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Cumberland Avenue - Then and Now 
The reconstruction of Cumberland Avenue has made it safer for motorists and pedestrians. Traffic flows more smoothly through and along The Strip - and more predictably. The wider sidewalks and bus shelters have made it more walkable and transit-friendly. Pre-World War II utilities have been upgraded.

But how exactly do you assess the improved aesthetics along Cumberland Avenue?

This might help. Here's a "before" photo, taken by a Knoxville News Sentinel photographer several years ago from the western end of Cumberland near 22nd Street:

Cumberland Avenue - before it was reconstructed

There's a mass concentration of utility poles and lines. There are no turn lanes. The sidewalks are narrow, and there's little greenery.

Interesting footnotes: In this "before" photo, note the delivery truck illegally parked on the sidewalk and the pedestrians scurrying between cars across four lanes of traffic.

Compare that with this photo, taken this morning by City photographer Traci K. McDonell:

Cumberland Avenue on Aug. 17, 2017

Right off, you'll notice the wider sidewalks, turn lanes at intersections, and a landscaped median. About 100 trees will be planted this fall, further greening up The Strip.

The massed utility poles are gone, too. Power lines have been relocated to the alleys behind Cumberland. Decorative LED streetlights, designed to more crisply illuminate sidewalks and the street with less light pollution, have replaced the standard roadway lights on wooden poles.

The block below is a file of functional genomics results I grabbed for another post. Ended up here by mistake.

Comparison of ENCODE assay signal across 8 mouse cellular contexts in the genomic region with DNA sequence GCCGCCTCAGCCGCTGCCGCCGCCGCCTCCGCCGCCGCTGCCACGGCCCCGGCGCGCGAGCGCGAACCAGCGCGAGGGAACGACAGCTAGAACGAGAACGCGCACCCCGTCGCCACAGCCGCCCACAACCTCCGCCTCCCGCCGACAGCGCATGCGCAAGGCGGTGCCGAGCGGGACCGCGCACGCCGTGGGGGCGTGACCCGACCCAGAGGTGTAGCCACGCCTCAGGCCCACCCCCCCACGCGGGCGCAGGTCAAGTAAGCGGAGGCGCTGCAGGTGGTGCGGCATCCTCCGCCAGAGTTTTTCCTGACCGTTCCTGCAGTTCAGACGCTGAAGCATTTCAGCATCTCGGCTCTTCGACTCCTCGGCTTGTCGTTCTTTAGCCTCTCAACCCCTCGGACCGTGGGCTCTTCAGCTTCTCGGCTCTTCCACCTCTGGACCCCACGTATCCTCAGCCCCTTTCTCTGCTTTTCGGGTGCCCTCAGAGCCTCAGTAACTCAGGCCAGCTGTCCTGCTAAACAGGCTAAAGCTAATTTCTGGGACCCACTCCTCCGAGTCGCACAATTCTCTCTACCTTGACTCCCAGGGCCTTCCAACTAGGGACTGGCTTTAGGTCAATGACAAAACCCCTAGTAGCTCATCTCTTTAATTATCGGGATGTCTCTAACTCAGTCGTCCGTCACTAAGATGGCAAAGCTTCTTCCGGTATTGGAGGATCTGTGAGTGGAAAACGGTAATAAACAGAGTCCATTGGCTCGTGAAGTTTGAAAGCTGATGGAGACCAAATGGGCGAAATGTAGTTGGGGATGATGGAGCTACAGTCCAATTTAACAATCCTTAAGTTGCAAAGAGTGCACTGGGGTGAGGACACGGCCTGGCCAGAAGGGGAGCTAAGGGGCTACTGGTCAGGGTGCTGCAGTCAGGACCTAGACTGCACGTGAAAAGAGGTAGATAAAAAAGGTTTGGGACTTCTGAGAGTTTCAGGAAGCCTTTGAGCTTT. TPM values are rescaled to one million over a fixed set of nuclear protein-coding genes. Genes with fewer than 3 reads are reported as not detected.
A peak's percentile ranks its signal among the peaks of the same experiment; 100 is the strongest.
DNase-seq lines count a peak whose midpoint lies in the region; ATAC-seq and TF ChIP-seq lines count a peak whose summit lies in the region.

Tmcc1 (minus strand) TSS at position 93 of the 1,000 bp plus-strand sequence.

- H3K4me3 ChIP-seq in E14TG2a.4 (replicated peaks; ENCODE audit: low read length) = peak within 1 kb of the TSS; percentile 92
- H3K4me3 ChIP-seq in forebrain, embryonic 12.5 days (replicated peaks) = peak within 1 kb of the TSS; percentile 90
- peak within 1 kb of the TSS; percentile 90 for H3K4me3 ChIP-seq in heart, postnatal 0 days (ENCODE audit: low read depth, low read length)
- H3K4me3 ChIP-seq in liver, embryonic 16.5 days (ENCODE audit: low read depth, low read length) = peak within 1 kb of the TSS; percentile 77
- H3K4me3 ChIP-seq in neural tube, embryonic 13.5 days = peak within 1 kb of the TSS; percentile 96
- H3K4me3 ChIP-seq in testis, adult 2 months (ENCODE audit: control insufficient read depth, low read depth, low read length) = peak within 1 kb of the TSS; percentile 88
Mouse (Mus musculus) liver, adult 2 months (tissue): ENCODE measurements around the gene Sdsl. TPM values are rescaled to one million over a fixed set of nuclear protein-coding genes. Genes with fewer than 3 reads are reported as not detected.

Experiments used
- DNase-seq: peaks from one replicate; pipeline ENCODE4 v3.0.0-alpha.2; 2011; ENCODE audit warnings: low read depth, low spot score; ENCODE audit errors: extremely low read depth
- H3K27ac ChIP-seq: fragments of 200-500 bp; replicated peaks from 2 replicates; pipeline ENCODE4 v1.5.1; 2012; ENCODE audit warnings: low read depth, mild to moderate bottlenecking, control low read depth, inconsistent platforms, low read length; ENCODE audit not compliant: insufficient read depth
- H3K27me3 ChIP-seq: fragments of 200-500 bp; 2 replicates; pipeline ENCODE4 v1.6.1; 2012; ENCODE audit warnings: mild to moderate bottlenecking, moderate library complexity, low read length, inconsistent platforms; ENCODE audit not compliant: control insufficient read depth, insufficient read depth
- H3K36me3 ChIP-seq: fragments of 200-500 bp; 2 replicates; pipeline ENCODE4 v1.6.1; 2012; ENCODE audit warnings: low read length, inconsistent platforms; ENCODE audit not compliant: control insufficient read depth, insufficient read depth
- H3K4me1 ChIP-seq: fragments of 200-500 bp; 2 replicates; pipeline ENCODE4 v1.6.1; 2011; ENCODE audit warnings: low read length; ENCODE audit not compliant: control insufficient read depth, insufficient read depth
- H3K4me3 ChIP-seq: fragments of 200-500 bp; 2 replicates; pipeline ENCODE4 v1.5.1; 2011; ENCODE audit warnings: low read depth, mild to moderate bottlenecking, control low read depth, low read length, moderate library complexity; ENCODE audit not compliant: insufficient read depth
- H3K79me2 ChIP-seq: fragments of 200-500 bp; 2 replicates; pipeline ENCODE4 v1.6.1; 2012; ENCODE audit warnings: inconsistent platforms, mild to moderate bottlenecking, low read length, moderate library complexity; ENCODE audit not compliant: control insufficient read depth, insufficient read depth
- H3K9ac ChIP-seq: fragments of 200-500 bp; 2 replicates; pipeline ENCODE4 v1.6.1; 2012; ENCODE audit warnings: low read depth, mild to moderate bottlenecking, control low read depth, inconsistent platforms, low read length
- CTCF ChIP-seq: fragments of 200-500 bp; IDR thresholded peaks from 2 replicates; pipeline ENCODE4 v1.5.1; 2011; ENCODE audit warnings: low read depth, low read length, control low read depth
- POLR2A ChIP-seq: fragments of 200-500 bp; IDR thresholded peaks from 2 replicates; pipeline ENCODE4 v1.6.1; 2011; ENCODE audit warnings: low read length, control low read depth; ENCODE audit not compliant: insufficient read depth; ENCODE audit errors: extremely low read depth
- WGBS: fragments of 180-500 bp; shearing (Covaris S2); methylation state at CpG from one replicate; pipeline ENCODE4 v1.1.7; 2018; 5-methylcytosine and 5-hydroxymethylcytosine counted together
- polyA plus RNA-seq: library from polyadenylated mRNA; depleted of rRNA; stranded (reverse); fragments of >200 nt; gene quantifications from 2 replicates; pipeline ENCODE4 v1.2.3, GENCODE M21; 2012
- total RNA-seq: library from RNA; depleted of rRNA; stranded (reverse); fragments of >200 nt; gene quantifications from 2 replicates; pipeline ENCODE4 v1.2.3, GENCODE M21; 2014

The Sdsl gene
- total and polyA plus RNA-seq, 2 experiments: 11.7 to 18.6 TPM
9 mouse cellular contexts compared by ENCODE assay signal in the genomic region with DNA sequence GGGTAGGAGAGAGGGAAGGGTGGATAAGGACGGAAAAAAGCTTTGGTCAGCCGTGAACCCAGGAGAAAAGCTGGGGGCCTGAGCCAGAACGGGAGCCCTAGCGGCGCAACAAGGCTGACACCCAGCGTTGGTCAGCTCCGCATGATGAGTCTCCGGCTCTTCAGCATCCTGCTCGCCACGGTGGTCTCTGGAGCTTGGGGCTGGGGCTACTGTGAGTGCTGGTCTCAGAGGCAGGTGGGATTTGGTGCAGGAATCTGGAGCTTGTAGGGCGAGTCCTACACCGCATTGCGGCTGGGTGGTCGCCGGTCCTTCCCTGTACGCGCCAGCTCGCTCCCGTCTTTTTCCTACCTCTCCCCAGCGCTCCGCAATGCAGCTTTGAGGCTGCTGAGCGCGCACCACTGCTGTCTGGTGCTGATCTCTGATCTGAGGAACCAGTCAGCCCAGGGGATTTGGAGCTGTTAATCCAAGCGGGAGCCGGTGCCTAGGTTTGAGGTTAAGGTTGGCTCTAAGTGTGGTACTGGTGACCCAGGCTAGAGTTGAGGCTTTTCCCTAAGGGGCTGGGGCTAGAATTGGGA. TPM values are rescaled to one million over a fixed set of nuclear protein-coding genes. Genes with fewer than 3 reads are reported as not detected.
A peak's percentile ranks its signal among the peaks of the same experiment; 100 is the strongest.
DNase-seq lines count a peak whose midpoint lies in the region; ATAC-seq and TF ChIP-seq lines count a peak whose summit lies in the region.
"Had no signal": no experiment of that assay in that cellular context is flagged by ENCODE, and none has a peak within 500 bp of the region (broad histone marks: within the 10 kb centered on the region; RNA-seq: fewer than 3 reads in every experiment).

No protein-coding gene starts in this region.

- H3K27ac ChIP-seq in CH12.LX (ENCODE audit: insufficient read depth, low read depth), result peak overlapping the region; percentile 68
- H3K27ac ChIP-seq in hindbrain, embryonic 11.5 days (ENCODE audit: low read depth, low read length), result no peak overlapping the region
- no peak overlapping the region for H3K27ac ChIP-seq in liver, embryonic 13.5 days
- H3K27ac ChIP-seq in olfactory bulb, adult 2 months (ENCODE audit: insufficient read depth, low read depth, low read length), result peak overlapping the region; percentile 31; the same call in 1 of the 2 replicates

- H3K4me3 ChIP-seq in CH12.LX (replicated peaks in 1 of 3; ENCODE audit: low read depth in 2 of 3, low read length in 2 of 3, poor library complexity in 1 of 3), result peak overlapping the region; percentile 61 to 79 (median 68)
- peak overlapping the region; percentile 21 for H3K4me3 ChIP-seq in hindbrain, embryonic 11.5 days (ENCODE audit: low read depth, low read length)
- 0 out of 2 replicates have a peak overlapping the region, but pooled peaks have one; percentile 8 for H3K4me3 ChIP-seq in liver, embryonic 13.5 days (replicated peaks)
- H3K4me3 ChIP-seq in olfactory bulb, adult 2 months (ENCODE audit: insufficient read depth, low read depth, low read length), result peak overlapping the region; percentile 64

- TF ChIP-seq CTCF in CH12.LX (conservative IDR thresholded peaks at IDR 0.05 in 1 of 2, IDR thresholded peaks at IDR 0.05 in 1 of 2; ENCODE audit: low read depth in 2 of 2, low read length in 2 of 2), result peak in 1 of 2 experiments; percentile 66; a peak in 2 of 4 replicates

But that's not all. New development and private investment also are changing the cityscape.

The Evolve and the Standard apartment buildings have been constructed in recent years. The 1830 residential and retail development (8 stories, 600 residents, a parking garage) is now under construction. Coming soon in the 2200 block: A 7-story mixed-use development with 200 apartments, 15,000 square feet of street-level retail and a parking garage.

A $25 million public investment in infrastructure has helped leverage more than $190 million in private investment.

Come join Gov. Bill Haslam, Mayor Madeline Rogero and Cumberland merchants and stakeholders at 4 p.m. today, when the new Cumberland Avenue will be officially dedicated! The ribbon-cutting will start at the Baker Center, located on the eastern end of the reconstuction project (at Cumberland and 17 Street).

Ample parking for the ribbon-cutting celebration is available at the University of Tennessee’s White Avenue Garage, 1621 White Ave. (between 17th and 16th streets; note that White Avenue runs one-way eastbound). Taking a KAT bus? Routes 10 and 11 serve Cumberland Avenue as part of the Free Fare Zone.
Posted by evreeland On 17 August, 2017 at 12:36 PM